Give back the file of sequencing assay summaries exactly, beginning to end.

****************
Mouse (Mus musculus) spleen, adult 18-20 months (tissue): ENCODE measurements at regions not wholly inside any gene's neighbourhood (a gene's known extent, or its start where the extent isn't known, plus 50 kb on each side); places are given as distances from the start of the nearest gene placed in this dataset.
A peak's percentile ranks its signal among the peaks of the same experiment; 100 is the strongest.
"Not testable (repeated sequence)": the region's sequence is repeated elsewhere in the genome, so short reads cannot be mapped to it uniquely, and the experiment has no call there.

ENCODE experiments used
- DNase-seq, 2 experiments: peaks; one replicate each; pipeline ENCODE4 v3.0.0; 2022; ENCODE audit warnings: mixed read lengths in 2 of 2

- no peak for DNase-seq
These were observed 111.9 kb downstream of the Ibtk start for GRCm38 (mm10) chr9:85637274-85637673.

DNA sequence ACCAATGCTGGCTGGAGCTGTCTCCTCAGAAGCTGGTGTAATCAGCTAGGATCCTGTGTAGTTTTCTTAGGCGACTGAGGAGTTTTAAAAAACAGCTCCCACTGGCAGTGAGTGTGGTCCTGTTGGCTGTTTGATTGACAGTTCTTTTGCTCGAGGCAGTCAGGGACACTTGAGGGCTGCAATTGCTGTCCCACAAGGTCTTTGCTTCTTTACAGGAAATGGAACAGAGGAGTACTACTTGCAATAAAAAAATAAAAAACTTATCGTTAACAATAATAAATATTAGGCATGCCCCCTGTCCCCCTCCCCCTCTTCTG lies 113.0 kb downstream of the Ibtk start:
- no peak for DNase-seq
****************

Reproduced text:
Mouse (Mus musculus) spleen, adult 18-20 months (tissue): ENCODE measurements at regions not wholly inside any gene's neighbourhood (a gene's known extent, or its start where the extent isn't known, plus 50 kb on each side); places are given as distances from the start of the nearest gene placed in this dataset.
A peak's percentile ranks its signal among the peaks of the same experiment; 100 is the strongest.
"Not testable (repeated sequence)": the region's sequence is repeated elsewhere in the genome, so short reads cannot be mapped to it uniquely, and the experiment has no call there.

ENCODE experiments used
- DNase-seq, 2 experiments: peaks; one replicate each; pipeline ENCODE4 v3.0.0; 2022; ENCODE audit warnings: mixed read lengths in 2 of 2

- no peak for DNase-seq
These were observed 111.9 kb downstream of the Ibtk start for GRCm38 (mm10) chr9:85637274-85637673.

DNA sequence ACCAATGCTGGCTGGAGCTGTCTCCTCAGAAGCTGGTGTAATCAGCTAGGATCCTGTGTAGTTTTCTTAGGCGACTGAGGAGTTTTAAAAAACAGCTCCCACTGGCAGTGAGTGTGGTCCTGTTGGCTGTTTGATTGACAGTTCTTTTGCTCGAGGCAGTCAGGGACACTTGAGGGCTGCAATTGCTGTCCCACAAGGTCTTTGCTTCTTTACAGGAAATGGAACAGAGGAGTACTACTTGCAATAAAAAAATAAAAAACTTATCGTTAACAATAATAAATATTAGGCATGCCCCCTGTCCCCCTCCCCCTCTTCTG lies 113.0 kb downstream of the Ibtk start:
- no peak for DNase-seq